I’m not usually a big fan of book reviews because I think tastes are fairly subjective so even though I’ve called this a review it is more a discussion about a book.
Tomorrow, When The War Began by John Marsden
There are a few reasons why I decided to discuss this particular book. Firstly, it is Australian, set in Australia, and while it is realistic in its portrayal of Australia and Australians it has enough fantastic elements to keep me interested. Secondly, the main character and narrator is female and extremely interesting. Thirdly, despite not liking having to read multiple books to get the whole story, this seven book series is well worth reading, multiple times for sheer enjoyment.
This series is about Australia being invaded by an unnamed enemy (though the description given at times would seem to indicate a few ideas about who the invaders may be). The politicians have bailed out of Australia, flying to New Zealand and America to hide and none of Australia’s allies seem inclined to intervene.
Elle, our narrator, is a teenage girl who decides not to go to her town’s annual show and instead sets off with a group of her friends to go camping for the weekend. By doing so, the group of them are not rounded up and captured when the invasion occurs.
The story recounts Elle’s initial fear and surprise and then determination as she and her friends learn what has happened and then set about attempting to disrupt the enemy, possibly free some of their friends, and to survive. Things don’t all go Elle’s way and this story at no time assumes that untrained teenagers would run rings around armed soldiers. Marsden was sensible in choosing a country town where the kids grew up on farms and had a slew of practical skills, working with machinery and minor explosives prior to the war.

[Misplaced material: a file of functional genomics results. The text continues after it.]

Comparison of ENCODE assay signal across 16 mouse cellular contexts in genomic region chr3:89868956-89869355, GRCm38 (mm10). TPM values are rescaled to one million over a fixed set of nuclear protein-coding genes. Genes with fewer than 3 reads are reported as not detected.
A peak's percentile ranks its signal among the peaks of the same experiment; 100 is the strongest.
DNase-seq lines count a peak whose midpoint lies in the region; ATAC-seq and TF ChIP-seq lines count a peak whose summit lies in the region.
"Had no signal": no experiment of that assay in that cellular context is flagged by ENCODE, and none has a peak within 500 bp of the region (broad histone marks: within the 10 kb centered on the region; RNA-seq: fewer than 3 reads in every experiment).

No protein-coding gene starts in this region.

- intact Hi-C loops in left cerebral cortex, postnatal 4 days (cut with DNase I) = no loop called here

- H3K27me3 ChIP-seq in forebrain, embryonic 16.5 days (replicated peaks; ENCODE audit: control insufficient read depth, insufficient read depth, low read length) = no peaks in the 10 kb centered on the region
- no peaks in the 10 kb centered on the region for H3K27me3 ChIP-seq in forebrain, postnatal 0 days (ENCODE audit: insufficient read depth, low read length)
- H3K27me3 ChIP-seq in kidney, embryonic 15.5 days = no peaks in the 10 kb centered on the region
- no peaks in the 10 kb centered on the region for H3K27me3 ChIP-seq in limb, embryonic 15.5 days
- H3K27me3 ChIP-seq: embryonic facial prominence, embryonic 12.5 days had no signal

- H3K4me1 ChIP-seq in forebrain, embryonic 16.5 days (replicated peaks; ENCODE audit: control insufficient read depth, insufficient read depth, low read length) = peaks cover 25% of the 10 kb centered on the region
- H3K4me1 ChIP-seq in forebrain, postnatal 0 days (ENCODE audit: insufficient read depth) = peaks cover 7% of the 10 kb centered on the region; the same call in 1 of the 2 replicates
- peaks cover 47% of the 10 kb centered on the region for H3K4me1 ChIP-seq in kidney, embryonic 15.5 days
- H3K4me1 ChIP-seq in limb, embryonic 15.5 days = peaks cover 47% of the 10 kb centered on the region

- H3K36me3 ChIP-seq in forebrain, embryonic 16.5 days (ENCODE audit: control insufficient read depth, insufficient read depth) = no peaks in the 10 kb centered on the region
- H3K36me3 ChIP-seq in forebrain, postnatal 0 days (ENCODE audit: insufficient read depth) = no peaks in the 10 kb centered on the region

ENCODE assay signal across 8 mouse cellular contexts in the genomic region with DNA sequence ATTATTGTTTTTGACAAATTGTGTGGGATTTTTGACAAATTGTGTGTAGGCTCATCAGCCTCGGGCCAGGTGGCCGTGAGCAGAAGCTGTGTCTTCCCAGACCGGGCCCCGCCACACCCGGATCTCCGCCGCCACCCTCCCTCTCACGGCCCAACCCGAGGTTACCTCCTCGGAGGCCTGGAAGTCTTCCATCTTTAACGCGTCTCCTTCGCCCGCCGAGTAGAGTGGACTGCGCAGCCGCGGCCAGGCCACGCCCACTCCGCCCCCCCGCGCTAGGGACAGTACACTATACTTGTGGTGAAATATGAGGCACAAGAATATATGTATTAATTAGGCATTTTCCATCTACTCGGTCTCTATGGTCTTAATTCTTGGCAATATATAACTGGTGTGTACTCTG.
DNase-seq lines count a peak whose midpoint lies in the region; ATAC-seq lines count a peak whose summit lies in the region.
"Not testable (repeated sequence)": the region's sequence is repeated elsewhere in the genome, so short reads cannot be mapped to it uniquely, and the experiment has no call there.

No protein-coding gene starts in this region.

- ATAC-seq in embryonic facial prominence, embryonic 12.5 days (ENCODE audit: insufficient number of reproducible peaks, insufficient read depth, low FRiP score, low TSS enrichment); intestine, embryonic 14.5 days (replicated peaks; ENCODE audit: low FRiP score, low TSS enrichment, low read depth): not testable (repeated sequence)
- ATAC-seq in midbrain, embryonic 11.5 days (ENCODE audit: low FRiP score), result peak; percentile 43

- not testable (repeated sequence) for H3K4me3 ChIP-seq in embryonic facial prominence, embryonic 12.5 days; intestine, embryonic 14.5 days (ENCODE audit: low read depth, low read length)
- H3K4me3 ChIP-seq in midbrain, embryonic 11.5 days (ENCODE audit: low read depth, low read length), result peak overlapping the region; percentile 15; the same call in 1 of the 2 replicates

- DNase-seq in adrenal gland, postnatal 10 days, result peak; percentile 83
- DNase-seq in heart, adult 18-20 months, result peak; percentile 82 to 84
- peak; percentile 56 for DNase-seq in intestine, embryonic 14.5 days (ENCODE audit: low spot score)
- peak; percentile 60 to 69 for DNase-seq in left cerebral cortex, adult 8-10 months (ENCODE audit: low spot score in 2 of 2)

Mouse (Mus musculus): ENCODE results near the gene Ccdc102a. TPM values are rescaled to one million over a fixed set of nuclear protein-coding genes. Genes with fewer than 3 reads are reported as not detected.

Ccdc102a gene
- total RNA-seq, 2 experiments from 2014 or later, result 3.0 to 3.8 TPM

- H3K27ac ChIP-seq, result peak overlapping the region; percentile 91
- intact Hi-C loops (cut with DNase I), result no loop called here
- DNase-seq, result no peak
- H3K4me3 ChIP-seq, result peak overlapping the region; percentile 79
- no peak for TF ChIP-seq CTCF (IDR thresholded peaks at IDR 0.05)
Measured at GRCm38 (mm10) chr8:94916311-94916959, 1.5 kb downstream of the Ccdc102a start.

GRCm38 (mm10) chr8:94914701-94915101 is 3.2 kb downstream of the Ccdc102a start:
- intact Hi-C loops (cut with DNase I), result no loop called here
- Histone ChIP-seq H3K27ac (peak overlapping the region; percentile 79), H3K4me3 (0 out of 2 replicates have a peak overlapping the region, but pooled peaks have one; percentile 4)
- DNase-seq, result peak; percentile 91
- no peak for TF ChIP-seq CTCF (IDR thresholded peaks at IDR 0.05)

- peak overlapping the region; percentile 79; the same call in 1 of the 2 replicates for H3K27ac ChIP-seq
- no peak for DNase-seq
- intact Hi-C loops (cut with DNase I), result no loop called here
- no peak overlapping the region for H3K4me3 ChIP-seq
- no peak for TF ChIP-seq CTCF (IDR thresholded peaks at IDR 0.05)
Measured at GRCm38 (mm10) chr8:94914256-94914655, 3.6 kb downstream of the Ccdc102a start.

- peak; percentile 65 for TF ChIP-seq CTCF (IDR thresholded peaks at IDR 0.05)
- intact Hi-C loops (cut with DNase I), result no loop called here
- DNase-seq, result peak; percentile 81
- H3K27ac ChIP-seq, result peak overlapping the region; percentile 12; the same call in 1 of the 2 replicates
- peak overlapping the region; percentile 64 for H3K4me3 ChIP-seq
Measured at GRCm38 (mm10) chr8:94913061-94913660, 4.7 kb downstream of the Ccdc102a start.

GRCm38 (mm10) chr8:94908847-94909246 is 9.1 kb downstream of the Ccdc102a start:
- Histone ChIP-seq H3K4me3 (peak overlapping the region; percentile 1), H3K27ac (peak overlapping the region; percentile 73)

I said initially that I like this story for three reasons. The Australian setting is one of them. The setting varies between extreme scrub, farmland, rocky valleys and small towns and each setting is described beautifully and they are all believable. It really felt as though you could drive out to the town and walk into the mountains and actually find the rocky basin the teens nick-name ‘hell’. This setting is used to great effect providing shelter for the teens and a means of out smarting, and out hiding, the enemy when things get rough as well as isolating them and creating its own dangers.
The second reason is Elle. She is an incredibly detailed character. As a farm girl she is tough but she is emotional and loyal to her friends. She is recounting the story (writing it down on behalf of the group) and she is brutally honest in her reflection. As a reader you can forget at times that this isn’t a real recount, it is simply a story. Elle is a phenomenal character and one I couldn’t get enough of when I first read this series. If you get far enough along, you will genuinely cry at some of the things that befall her (trust me on this one).
Finally, the story is incredible. The plot has been worked over until it feels completely seemless. Maybe some people will have a hard time believing teenagers are actually capable of doing more than watching television, but if you get over this, the story is amazing.
Tomorrow, When The War Began – very much worth the read.
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